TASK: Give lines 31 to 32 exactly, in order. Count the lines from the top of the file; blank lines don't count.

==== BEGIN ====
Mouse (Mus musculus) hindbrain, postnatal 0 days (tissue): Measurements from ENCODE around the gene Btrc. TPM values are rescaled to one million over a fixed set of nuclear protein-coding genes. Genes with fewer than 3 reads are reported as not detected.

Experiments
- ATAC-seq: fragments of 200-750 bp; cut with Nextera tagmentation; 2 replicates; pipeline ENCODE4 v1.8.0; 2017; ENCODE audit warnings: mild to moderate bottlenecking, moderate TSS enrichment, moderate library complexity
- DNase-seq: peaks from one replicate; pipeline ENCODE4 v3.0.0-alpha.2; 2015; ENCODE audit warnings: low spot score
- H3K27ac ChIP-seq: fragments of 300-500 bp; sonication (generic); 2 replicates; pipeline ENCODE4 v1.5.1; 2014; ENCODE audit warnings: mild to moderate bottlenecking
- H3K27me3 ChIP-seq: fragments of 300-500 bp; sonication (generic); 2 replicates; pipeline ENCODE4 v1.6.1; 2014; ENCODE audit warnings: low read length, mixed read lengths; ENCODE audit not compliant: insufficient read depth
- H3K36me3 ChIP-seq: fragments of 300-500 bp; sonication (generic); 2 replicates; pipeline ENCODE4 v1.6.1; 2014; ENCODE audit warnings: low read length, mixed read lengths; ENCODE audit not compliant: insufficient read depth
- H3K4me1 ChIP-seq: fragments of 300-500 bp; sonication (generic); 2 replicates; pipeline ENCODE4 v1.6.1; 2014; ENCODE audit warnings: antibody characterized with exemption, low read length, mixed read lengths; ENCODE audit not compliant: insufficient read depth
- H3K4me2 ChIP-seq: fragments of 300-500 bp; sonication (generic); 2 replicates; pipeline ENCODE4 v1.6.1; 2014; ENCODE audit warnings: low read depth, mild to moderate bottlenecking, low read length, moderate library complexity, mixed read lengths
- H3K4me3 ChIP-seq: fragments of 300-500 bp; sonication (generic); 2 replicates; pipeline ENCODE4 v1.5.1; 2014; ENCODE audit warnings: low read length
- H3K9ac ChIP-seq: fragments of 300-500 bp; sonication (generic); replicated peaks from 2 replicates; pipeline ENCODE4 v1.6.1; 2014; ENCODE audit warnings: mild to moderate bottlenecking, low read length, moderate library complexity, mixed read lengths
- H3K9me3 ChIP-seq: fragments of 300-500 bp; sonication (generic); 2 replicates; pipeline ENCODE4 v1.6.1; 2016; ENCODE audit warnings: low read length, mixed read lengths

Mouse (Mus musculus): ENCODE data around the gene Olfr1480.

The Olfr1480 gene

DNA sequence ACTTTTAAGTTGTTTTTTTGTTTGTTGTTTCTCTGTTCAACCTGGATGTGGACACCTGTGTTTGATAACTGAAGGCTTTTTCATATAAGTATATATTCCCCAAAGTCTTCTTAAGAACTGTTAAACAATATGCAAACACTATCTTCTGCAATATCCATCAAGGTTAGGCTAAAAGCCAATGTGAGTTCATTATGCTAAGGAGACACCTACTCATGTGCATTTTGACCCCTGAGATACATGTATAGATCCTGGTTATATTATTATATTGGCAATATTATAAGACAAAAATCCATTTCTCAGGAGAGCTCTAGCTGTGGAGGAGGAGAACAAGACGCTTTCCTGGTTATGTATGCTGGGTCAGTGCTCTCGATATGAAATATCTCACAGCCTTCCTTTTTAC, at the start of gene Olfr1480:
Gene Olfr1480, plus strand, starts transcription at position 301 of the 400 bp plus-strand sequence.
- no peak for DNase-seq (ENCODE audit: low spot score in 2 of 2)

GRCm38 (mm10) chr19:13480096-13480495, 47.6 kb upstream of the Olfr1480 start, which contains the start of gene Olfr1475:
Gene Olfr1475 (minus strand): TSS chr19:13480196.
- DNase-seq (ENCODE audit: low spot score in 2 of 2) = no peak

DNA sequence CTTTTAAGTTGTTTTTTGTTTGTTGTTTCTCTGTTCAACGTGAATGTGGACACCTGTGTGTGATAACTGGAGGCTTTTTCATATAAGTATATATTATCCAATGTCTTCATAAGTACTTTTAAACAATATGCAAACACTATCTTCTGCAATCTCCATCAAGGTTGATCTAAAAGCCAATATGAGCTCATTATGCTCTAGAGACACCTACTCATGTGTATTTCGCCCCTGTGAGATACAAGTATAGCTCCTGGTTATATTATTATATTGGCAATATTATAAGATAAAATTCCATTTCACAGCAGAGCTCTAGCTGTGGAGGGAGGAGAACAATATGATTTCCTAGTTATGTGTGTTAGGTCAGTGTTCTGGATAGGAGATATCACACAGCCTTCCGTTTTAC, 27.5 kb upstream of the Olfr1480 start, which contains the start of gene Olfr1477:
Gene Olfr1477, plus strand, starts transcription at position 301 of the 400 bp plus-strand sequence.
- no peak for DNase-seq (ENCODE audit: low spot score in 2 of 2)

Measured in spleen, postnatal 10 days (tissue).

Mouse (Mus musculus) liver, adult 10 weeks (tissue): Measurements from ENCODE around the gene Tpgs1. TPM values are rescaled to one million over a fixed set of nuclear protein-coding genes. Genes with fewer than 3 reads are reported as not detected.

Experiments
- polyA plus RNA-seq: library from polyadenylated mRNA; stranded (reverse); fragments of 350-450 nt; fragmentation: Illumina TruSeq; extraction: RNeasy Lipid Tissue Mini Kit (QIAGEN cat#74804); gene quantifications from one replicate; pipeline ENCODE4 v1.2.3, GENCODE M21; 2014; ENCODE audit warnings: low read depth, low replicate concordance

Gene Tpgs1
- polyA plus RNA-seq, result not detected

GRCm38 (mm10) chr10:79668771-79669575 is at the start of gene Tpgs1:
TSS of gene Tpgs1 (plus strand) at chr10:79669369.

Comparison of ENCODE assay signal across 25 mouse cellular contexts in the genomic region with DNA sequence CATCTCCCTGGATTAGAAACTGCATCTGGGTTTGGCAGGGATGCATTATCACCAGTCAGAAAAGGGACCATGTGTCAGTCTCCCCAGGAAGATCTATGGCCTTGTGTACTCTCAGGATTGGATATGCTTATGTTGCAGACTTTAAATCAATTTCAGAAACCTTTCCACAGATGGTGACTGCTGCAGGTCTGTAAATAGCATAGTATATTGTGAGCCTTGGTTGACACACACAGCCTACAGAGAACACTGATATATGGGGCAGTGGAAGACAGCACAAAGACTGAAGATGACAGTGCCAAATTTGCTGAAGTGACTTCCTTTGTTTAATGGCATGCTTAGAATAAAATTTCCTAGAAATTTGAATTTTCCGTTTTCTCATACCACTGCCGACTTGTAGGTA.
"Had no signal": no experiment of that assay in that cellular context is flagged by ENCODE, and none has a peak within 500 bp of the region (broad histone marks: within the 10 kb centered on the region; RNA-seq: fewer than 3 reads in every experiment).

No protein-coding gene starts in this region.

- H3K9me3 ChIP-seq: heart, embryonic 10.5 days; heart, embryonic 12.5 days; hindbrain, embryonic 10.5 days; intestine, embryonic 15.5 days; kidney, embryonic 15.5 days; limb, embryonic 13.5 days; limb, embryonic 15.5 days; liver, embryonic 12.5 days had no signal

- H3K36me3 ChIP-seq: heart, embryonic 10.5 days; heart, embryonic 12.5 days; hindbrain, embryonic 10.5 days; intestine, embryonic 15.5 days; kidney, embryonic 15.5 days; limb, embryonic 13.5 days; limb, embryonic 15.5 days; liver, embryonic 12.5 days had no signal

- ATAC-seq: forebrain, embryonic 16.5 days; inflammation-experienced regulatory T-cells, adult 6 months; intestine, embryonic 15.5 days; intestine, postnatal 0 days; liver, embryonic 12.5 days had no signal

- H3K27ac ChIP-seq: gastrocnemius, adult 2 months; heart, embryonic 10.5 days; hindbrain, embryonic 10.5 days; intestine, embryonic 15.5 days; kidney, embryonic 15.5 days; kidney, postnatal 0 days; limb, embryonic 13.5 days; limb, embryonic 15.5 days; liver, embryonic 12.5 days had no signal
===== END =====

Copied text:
TSS of gene Tpgs1 (plus strand) at chr10:79669369.

Comparison of ENCODE assay signal across 25 mouse cellular contexts in the genomic region with DNA sequence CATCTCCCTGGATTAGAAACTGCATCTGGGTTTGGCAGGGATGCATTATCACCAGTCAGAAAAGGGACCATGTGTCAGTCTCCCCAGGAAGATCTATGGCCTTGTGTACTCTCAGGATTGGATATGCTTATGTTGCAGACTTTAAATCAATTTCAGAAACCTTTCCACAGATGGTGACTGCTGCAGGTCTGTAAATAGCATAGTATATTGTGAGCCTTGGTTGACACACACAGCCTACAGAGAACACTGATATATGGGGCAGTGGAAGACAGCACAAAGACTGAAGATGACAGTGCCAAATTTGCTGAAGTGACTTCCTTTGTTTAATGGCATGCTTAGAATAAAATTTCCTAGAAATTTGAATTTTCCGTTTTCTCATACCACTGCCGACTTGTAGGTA.